From what I’ve read, it sounds like many people who experience Heart Attacks, or are given stents as preventative treatment, do not make much of an effort to change their lifestyle. They abdicate all responsibility for their long term health to their Doctors. This is one of the main arguments against extending the use of statins. This definitely hasn’t been the case for me!

One of the things with Coronary Heart Disease is that it doesn’t get better; it stays the same or deteriorates. Modern medication is fantastic in reducing the risks of living with it by lightening the load on the Heart and thinning the blood, however they don’t treat the underlying condition. Stents also treat the symptoms, not the disease.

Despite increased awareness and medical advancements, Coronary Heart Disease is still the UK’s biggest killer.  (www.bhf.org.uk)

Personally, changes to my diet and regular exercise have resulted in dramatic changes. I am fit and, although I wouldn’t describe myself as healthy, my life expectancy has increased significantly (to be fair, it wasn’t looking that hot a year ago!).

logo

For me the London to Brighton Bike Ride will be a celebration and, hopefully, a fun day out. For others who have been touched by Heart Disease, it may involve an act of remembrance or gratitude.  Good luck to each and every one of them!

Hopefully it will also serve as a reminder or a prompt for others… just think about the thousands of people that will be impacted by Heart Disease before the next Father’s Day,  Each and every one of us can make a difference!

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*Actually I’m sleeping as I was too tired to stay awake any longer, big day tomorrow, etc.  Burning the candle at both ends is a thing of the past!  🙂

Countdown to L2B

Two weeks today, June 15th, Father’s Day, I will be participating in the British Heart Foundation’s Flagship charity event of the year; the London to Brighton (L2B) bike ride. It’ll be a mere 54 mile jaunt from Clapham Common to the Beach in Brighton, and I’m expecting a quiet affair; just me, my little brother and about twenty-five thousand other people.

Last year’s starting line… while I was enjoying my first day in hospital post Heart Attack.

One of the main reasons for participating is that it will mark the anniversary of my Heart Attack; one year to the day when our lives were momentarily turned upside-down. The fact that I’m not concerned about the physical aspects of the cycle shows how much things have changed since last Father’s Day.  It’s amazing what you can achieve with the right motivation and a little hard work (not forgetting the drugs of course!).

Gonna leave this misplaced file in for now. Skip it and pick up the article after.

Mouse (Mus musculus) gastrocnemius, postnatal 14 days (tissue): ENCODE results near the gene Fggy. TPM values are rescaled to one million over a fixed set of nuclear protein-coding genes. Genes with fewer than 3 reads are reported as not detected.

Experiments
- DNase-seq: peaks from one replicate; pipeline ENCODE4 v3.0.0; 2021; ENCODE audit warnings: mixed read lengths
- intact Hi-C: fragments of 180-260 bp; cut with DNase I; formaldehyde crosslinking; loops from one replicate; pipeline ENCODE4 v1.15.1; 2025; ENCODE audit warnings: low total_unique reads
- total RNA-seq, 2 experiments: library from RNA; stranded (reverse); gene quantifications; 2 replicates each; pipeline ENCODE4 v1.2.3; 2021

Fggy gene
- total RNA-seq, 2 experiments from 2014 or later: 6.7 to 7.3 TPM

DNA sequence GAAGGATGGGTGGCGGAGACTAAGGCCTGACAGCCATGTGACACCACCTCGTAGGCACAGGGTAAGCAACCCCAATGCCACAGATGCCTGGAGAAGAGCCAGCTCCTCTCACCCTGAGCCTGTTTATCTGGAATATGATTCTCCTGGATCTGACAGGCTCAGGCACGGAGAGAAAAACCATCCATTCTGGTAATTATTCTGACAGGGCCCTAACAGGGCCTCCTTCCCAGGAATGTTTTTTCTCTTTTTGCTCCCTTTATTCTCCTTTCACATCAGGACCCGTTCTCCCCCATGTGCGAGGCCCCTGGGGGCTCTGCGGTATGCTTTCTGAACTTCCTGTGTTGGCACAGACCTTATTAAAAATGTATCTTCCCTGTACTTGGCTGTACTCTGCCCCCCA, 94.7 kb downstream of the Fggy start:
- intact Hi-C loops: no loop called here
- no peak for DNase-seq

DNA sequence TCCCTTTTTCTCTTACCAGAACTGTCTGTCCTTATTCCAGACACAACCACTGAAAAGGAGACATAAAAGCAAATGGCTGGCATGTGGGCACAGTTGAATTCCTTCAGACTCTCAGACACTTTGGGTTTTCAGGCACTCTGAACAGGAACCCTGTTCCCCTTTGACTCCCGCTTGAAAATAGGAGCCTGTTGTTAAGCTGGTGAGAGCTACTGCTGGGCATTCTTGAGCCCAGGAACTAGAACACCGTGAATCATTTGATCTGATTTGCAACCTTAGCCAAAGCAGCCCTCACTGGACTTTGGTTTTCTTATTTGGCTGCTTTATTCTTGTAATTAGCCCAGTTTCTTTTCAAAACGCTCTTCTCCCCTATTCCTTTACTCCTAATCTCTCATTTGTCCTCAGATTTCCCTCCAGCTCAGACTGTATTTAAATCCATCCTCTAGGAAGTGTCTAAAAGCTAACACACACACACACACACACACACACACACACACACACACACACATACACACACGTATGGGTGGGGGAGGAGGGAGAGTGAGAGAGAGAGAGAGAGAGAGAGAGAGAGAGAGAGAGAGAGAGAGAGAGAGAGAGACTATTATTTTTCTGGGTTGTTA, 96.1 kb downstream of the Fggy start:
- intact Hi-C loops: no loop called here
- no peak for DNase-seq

I’m so glad that I decided to take up cycling as the mainstay of my fitness regime.  I don’t remember there being much conscious thought in it at the time… it just seemed like the right thing to do.  As well as getting me in shape, it’s opened up a whole new social dimension, and has re-introduced me to competition without needing to be in competition with anyone but myself.

I am personally aware of several other people that are participating in the event having been impacted in one way or another by Heart Disease. Many people will be there for a fun day out, but there will be a lot of others for whom the journey will be much more significant.  I’m sure it’ll be a special day!

Coincidentally, I lived just off Clapham Common (the starting point for the ride) for about five years when I first left University. It always used to play host lots of community and charity events. Generally I’d watch them from afar with a combination of curiosity and (occasionally) a little envy. It’s not without irony that it’s taken 20 years, a move to Aberdeen and a Heart Attack for me to participate in one.

I’m really looking forward to enjoying the occasion with my brother. It’s been years since we did anything like this (if we ever have). I’m also looking forward to participating in a sporting event with him in which we’re on a fairly level playing field… it’s definitely been a long time since that’s been the case! (Not that it’s a race, of course! Don’t worry Mum!)

Brothers

Philip & I circa 1978. The awesome power in our legs was evident even then!

For those of you who are participating, I’ve included a photo of the 2 of us so you can spot us in the crowd. People say that I’ve got cuter over the years, but I don’t think either of us have changed a bit. You won’t be able to miss us!

Jersey of the day: British Heart Foundation

I am proud to be participating in the Euro City Cycle to raise money for the British Heart Foundation.

BHF Jersey 2